LINKEDINCOMMENTMORE

SEATTLE -- A dam breach in northern Canada released billions of gallons of water tainted with mining leftovers, or tailings, into streams that lead to one of the world s most productive salmon rivers.

With the commercial sockeye fishing season opens Saturday on the Fraser River in British Columbia, there are fears Seattle fishermen may have to contend with heavy debris and maybe tainted water.

The dam held back a reservoir of tailings from the Imperial Metals mine near likely British Columbia.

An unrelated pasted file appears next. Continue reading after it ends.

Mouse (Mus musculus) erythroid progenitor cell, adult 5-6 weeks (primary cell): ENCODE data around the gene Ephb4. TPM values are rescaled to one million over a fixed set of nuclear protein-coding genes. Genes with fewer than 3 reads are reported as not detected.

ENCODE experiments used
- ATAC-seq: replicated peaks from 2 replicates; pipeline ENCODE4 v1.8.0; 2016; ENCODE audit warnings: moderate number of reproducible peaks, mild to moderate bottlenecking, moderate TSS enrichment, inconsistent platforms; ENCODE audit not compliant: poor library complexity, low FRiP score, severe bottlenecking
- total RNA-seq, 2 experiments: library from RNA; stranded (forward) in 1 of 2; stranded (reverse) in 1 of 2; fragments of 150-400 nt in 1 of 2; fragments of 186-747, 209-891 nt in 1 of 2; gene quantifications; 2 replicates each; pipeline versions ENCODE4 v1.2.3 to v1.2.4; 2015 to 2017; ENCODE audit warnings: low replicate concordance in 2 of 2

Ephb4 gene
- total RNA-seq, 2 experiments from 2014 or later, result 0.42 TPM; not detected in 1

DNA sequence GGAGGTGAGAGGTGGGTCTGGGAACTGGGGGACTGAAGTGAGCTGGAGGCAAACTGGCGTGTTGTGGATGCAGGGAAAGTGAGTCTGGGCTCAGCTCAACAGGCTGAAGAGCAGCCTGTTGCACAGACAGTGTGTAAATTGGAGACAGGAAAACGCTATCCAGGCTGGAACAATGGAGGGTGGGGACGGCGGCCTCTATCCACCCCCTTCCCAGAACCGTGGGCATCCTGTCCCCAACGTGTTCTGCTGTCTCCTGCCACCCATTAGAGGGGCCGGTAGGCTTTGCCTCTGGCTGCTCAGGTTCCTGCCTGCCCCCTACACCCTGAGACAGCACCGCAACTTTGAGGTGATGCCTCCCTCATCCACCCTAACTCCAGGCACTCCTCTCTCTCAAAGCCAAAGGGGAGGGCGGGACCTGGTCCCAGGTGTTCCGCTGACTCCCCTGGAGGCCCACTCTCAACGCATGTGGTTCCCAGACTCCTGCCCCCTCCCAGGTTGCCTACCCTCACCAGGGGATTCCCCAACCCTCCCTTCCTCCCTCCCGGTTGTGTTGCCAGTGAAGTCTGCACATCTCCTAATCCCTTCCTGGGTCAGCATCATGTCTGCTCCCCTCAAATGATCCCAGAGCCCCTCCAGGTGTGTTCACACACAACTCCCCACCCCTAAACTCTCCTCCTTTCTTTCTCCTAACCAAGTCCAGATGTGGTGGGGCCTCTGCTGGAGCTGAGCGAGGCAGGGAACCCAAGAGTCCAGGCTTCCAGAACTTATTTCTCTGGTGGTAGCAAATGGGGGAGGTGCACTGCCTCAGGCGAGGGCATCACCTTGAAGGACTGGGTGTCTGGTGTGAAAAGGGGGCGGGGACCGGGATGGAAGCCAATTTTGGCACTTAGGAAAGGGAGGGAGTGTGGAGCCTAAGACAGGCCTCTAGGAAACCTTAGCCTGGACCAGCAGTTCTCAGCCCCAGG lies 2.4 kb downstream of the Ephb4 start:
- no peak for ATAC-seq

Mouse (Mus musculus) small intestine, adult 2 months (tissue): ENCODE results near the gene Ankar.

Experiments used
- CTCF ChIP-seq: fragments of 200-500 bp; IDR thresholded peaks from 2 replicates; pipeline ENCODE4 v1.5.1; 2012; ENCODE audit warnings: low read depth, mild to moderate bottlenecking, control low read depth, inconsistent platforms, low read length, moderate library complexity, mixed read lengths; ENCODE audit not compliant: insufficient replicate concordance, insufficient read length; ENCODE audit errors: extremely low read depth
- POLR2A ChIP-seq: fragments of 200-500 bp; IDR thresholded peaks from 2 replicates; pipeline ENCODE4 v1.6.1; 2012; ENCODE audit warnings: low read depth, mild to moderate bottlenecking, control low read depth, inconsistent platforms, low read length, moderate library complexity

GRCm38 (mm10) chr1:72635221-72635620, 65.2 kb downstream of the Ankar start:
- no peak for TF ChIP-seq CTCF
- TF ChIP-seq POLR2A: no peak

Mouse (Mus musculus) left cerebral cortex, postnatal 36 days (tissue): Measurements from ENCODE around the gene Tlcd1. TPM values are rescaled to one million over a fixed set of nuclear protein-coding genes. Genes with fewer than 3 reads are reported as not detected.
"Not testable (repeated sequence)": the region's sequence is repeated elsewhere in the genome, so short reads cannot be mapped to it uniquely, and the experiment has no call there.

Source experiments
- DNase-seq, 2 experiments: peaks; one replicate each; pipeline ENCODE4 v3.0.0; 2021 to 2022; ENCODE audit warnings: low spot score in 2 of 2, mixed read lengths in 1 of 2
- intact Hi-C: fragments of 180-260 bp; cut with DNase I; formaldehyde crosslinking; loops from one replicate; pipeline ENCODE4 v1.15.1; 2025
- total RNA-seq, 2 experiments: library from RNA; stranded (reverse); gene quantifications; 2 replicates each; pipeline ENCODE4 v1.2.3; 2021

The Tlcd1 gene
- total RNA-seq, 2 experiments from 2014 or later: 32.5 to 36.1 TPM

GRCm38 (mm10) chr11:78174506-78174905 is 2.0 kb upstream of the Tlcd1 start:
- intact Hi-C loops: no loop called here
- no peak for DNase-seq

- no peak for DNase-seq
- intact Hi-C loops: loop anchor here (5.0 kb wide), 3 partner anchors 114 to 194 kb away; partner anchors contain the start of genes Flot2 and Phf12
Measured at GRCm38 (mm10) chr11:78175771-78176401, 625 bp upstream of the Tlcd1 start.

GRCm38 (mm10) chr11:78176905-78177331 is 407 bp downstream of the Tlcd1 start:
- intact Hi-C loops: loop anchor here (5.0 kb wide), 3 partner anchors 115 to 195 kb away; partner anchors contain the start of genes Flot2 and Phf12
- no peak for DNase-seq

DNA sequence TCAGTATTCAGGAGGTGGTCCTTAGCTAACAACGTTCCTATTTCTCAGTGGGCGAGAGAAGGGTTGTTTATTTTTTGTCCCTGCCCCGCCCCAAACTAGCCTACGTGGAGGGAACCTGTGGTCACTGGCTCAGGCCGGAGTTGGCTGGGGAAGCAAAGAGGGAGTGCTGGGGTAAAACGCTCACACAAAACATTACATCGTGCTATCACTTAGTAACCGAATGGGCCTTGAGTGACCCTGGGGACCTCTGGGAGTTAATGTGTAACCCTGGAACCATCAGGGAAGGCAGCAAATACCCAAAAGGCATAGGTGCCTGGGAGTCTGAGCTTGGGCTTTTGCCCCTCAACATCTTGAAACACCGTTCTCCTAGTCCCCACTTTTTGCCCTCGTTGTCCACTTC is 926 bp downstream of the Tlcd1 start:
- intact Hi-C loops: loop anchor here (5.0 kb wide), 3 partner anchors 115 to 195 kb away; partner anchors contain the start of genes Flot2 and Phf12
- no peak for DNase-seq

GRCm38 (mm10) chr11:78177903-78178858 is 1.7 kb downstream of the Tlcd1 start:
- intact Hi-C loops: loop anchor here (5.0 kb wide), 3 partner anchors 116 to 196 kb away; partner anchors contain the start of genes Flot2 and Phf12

On Monday a wide section of the dam collapsed, allowing almost the entire reservoir to rush down streams and through forests depositing a mountain of debris along the way.

Imperial released a statement saying the water isn t acidic, but regulators have recorded elevated levels of toxic chemicals in the reservoir in the past. They said they also issued the mine several warnings concerning the safety of the dam and the levels behind it.

Canadian authorities are expected to sample water from the Fraser and its tributaries as the flow continues.

Imperial said it is prepared to begin cleaning up damage.


Read or Share this story: http://www.nwcn.com/story/news/2014/08/18/14026740/